Several players told RFE/RL that they are capitalizing on their pool skills to get a good education at St. Francis, which they hope to put to use in their countries. Some of those interviewed said they'll keep their options open and will first look for job opportunities in the U.S. before deciding whether to go back home.
Nevena Dobreva, a 20-year-old psychology major, said the level of water-polo competition at St. Francis is much higher than in her native Bulgaria.
But Serghei Vaculeac, a 24-year old business management senior from Moldova, said he's always been more competitive than his American teammates, even when he played at Ventura Junior College in California. "I started playing water polo when I was a kid. It was the old Soviet Union school. It was big culture, big tradition, and, you know, right now Russia is a world champion in water polo. So it was pretty tough there, and when I came to California, American kids couldn't keep up with me, although they are good swimmers," Vaculeac said.
Coach Quigley said that, in terms of academic performance, students from Eastern Europe rank among the top 10 percent of the student body. He says they are highly motivated because attending a U.S. college is a major opportunity for them to make a name for themselves. "Their need is for an education first. And even if they are very, very good players, they'll make the jump here. We've had people who have become All-Americans here at St. Francis, which is the notoriety given to some of the best players here in the country, and they've come from Hungary, from Turkey, from Bulgaria. And they've been fantastic players for us. So they play with the very best here on the college level in the U.S.," he said.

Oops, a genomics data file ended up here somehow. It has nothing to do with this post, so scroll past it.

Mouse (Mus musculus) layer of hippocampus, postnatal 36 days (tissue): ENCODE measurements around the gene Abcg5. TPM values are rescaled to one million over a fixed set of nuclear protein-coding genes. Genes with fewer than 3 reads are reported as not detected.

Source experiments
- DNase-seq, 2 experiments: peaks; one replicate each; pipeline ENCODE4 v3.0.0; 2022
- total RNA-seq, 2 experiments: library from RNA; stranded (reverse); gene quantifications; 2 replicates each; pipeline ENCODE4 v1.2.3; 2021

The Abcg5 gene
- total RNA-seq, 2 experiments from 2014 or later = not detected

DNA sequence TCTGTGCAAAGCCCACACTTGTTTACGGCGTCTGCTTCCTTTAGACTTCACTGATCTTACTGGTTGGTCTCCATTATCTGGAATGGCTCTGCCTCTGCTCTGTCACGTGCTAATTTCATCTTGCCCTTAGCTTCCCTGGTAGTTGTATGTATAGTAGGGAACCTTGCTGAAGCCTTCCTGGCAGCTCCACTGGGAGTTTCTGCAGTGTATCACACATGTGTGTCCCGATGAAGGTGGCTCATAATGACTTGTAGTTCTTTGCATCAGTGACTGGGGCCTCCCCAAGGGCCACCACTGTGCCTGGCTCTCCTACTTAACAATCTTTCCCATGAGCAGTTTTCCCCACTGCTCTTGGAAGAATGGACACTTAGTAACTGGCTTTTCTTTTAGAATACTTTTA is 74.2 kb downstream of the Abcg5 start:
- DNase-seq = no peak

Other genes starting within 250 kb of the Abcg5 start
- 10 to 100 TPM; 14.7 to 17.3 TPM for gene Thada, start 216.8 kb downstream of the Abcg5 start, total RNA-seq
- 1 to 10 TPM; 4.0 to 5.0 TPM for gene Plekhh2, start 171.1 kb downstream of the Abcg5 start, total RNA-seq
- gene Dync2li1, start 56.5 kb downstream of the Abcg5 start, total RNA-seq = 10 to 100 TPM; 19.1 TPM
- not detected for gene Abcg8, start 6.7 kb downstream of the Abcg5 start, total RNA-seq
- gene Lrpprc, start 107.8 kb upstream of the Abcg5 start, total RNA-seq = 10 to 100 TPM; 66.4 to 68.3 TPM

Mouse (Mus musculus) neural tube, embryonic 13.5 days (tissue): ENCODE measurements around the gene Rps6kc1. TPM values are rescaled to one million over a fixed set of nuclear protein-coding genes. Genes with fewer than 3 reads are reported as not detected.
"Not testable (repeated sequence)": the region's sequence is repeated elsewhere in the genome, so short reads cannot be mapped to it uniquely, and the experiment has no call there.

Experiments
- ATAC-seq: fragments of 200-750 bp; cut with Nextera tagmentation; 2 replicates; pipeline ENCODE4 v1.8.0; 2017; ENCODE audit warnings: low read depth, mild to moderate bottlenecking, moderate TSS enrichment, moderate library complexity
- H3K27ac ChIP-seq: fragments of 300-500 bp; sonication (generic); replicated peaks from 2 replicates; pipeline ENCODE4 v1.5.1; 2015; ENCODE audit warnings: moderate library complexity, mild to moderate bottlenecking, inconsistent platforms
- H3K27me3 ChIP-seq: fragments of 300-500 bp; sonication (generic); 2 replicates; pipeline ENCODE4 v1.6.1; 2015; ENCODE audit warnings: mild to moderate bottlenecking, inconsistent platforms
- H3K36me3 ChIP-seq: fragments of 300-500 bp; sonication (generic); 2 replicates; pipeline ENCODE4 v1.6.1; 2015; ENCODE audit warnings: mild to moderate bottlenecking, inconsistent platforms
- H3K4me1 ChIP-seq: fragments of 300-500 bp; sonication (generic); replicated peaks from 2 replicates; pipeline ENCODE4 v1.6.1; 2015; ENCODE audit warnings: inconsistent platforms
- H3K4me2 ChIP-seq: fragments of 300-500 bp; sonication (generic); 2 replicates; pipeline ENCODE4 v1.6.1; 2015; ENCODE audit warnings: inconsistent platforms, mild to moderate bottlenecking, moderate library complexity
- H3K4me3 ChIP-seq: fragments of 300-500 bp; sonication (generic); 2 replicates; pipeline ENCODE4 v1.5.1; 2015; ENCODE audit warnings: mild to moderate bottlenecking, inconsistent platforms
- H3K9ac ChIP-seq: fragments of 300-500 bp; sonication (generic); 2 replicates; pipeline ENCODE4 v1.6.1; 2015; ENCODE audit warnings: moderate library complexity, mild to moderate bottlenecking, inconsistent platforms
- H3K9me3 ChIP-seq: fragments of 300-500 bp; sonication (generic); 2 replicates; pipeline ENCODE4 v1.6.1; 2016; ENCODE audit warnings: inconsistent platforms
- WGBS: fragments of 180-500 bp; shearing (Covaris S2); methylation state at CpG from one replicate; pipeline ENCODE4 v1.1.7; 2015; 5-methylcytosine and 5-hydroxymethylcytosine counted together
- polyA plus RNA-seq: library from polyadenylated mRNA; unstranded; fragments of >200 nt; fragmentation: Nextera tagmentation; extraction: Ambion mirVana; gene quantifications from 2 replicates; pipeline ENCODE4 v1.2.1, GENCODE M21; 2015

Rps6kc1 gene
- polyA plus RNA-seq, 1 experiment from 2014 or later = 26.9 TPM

Jelena Maljkovic is a 23-year-old psychology major who plays on the women's team. She said water polo for women in her native Yugoslavia fell into disarray after the U.S.-led NATO military campaign in 1999. "The thing was, I wanted to play water polo. I didn't have that opportunity in Yugoslavia anymore because of the bombing in 1999. And then all the support that we had for women's water polo -- we lost it, nobody wanted to invest in us anymore. I kind of had that desire of still playing because my performance was good. That's how I got here," she said. Maljkovic received a scholarship from St. Francis College for its newly established women's water-polo team in 2000.
Erno Tekauer of Hungary received a full scholarship at St. Francis because, he said, he is a good swimmer and had high standardized test scores required for admission to U.S. colleges. Being able to live and study in New York City, Erno said, has been like a new world opening for him. "Here in New York, you can see all the times new things [that] you have never seen before, even freaks on the subway and stuff like that. But I am even more comfortable here now than home because back in Hungary things are changing pretty fast," he said.
Most of the students' scholarships at St. Francis cover tuition only, so they must look for jobs to support themselves. Common jobs include lifeguarding at swimming pools, waitressing, or working in shops. Vaculeac from Moldova was able to get a paid internship in a bank. He said he hopes this will be his ticket to a job in the U.S. banking industry.